OAKLAND, Calif. — Beginning today, U.S. Facebook users who post about voting may start seeing an addendum to their messages — labels directing readers to authoritative information about the upcoming presidential election.
It’s the social network’s latest step to to combat election-related misinformation on its platform as the Nov. 3 election nears — one in which many voters may be submitting ballots by mail for the first time. Facebook began adding similar links to posts about in-person and mail-in balloting by federal politicians, including President Donald Trump, in July.
These labels will link to a new voter information hub similar to one about COVID-19 that Facebook says has been seen by billions of users around the world. The labels will read, “Visit the Voting Information Center for election resources and official updates.”
Despite such efforts, Facebook continues to face widespread criticism around how it handles misinformation around elections and other matters. The company has generally refused to fact-check ads by politicians, for instance, and a two-year audit of its civil rights practices faulted the company for leaving U.S. elections “exposed to interference by the President and others who seek to use misinformation to sow confusion and suppress voting.”
The effectiveness of such labels will depend on how well Facebook’s artificial intelligence system identifies the posts that really need them, said Ethan Zuckerman, director of the Massachusetts Institute of Technology’s Center for Civic Media. If every post containing the word “vote” or “voting” gets an informational link, he said, “people will start ignoring those links.”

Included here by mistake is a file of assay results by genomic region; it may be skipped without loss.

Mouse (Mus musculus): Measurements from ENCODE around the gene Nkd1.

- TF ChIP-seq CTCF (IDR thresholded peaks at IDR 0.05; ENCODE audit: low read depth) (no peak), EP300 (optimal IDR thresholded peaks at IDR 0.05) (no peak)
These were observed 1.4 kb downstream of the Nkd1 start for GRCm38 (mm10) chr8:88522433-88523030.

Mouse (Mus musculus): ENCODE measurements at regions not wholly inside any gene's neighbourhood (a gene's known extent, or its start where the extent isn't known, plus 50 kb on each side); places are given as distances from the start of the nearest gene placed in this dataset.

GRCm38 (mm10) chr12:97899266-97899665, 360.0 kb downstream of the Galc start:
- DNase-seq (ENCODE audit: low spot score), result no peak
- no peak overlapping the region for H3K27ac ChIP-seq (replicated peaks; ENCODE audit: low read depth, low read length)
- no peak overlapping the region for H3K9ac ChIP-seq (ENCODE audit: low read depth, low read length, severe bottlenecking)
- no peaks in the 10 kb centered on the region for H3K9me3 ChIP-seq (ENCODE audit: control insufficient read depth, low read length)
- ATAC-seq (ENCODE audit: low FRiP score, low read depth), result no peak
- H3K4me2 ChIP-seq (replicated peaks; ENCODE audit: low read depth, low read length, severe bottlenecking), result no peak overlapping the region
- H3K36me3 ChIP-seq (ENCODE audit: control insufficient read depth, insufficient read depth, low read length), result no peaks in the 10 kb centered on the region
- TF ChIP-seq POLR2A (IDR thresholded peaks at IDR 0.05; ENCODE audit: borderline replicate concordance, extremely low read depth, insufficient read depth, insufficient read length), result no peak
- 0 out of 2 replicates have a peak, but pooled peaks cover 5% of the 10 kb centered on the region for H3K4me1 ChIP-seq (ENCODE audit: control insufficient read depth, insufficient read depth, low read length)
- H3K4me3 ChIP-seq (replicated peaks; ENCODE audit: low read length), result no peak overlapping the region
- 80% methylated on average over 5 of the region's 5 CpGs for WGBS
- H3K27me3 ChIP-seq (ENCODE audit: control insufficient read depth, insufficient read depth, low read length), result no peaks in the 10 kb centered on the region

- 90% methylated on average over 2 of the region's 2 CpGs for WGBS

Facebook expects the voter hub to reach at least 160 million people in the U.S., said Emily Dalton Smith, who serves as head of social impact at the company. The primary focus is registering people to vote, she said, but the information people see will evolve throughout the election season.
“This is a unique election and a unique election season,” she said. “Certainly we have never gone through an election during a global pandemic.”
Other tech companies, Twitter and Google, which owns YouTube, have undertaken similar efforts around the November election. Twitter said it is working on expanding its policies to address “new and unique challenges” related to this year’s elections, including misinformation around mail-in voting.
Looking ahead to November, Facebook said it is “actively speaking with election officials about the potential of misinformation around election results as an emerging threat.”
The company did not give details on the potential threats, but said that a prolonged ballot process where results are not immediately clear “has the potential to be exploited in order to sow distrust in the election outcome.”
“One way we plan to fight this is by using the Voting Information Center and the US Elections digest in Facebook News to make sure people have easy access to the latest, authoritative information and news on and after Election Night,” Naomi Gleit, vice president of product management and social impact, wrote in a blog post.